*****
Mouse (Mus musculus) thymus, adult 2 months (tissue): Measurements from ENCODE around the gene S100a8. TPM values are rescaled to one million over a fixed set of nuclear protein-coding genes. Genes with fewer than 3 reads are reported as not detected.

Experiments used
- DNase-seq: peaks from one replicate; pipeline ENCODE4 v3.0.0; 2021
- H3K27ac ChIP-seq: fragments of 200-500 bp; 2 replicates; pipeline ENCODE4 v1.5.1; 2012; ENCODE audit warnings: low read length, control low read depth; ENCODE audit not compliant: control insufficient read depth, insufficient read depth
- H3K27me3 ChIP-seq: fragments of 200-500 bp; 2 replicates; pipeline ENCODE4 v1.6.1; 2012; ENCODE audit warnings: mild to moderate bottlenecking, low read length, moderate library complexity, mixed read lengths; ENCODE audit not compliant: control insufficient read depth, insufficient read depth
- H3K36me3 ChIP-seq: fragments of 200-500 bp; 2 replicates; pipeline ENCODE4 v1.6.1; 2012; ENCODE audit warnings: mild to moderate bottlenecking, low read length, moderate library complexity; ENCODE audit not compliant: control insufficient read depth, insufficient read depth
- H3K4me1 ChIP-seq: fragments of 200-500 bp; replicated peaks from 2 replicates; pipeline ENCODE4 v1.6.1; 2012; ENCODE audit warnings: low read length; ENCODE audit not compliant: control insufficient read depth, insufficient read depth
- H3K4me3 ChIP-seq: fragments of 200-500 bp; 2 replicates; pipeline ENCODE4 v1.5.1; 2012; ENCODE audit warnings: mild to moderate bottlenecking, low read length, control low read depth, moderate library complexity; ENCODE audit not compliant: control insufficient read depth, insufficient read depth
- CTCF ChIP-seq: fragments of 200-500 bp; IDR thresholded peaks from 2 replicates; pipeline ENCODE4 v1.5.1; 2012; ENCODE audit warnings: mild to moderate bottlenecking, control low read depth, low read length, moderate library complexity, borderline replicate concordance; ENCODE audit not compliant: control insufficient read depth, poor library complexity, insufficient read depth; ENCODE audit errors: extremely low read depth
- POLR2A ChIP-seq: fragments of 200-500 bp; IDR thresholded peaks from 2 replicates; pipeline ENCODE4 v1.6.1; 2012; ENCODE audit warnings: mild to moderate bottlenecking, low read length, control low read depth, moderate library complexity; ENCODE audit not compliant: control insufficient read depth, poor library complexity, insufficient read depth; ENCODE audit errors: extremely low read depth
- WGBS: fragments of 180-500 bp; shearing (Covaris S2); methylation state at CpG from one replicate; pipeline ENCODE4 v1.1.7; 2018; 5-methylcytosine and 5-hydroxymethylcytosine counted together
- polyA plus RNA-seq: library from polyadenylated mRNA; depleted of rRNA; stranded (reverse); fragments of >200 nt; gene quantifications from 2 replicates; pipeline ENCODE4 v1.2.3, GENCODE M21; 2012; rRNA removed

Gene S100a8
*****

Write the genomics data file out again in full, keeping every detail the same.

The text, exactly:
Mouse (Mus musculus) thymus, adult 2 months (tissue): Measurements from ENCODE around the gene S100a8. TPM values are rescaled to one million over a fixed set of nuclear protein-coding genes. Genes with fewer than 3 reads are reported as not detected.

Experiments used
- DNase-seq: peaks from one replicate; pipeline ENCODE4 v3.0.0; 2021
- H3K27ac ChIP-seq: fragments of 200-500 bp; 2 replicates; pipeline ENCODE4 v1.5.1; 2012; ENCODE audit warnings: low read length, control low read depth; ENCODE audit not compliant: control insufficient read depth, insufficient read depth
- H3K27me3 ChIP-seq: fragments of 200-500 bp; 2 replicates; pipeline ENCODE4 v1.6.1; 2012; ENCODE audit warnings: mild to moderate bottlenecking, low read length, moderate library complexity, mixed read lengths; ENCODE audit not compliant: control insufficient read depth, insufficient read depth
- H3K36me3 ChIP-seq: fragments of 200-500 bp; 2 replicates; pipeline ENCODE4 v1.6.1; 2012; ENCODE audit warnings: mild to moderate bottlenecking, low read length, moderate library complexity; ENCODE audit not compliant: control insufficient read depth, insufficient read depth
- H3K4me1 ChIP-seq: fragments of 200-500 bp; replicated peaks from 2 replicates; pipeline ENCODE4 v1.6.1; 2012; ENCODE audit warnings: low read length; ENCODE audit not compliant: control insufficient read depth, insufficient read depth
- H3K4me3 ChIP-seq: fragments of 200-500 bp; 2 replicates; pipeline ENCODE4 v1.5.1; 2012; ENCODE audit warnings: mild to moderate bottlenecking, low read length, control low read depth, moderate library complexity; ENCODE audit not compliant: control insufficient read depth, insufficient read depth
- CTCF ChIP-seq: fragments of 200-500 bp; IDR thresholded peaks from 2 replicates; pipeline ENCODE4 v1.5.1; 2012; ENCODE audit warnings: mild to moderate bottlenecking, control low read depth, low read length, moderate library complexity, borderline replicate concordance; ENCODE audit not compliant: control insufficient read depth, poor library complexity, insufficient read depth; ENCODE audit errors: extremely low read depth
- POLR2A ChIP-seq: fragments of 200-500 bp; IDR thresholded peaks from 2 replicates; pipeline ENCODE4 v1.6.1; 2012; ENCODE audit warnings: mild to moderate bottlenecking, low read length, control low read depth, moderate library complexity; ENCODE audit not compliant: control insufficient read depth, poor library complexity, insufficient read depth; ENCODE audit errors: extremely low read depth
- WGBS: fragments of 180-500 bp; shearing (Covaris S2); methylation state at CpG from one replicate; pipeline ENCODE4 v1.1.7; 2018; 5-methylcytosine and 5-hydroxymethylcytosine counted together
- polyA plus RNA-seq: library from polyadenylated mRNA; depleted of rRNA; stranded (reverse); fragments of >200 nt; gene quantifications from 2 replicates; pipeline ENCODE4 v1.2.3, GENCODE M21; 2012; rRNA removed

Gene S100a8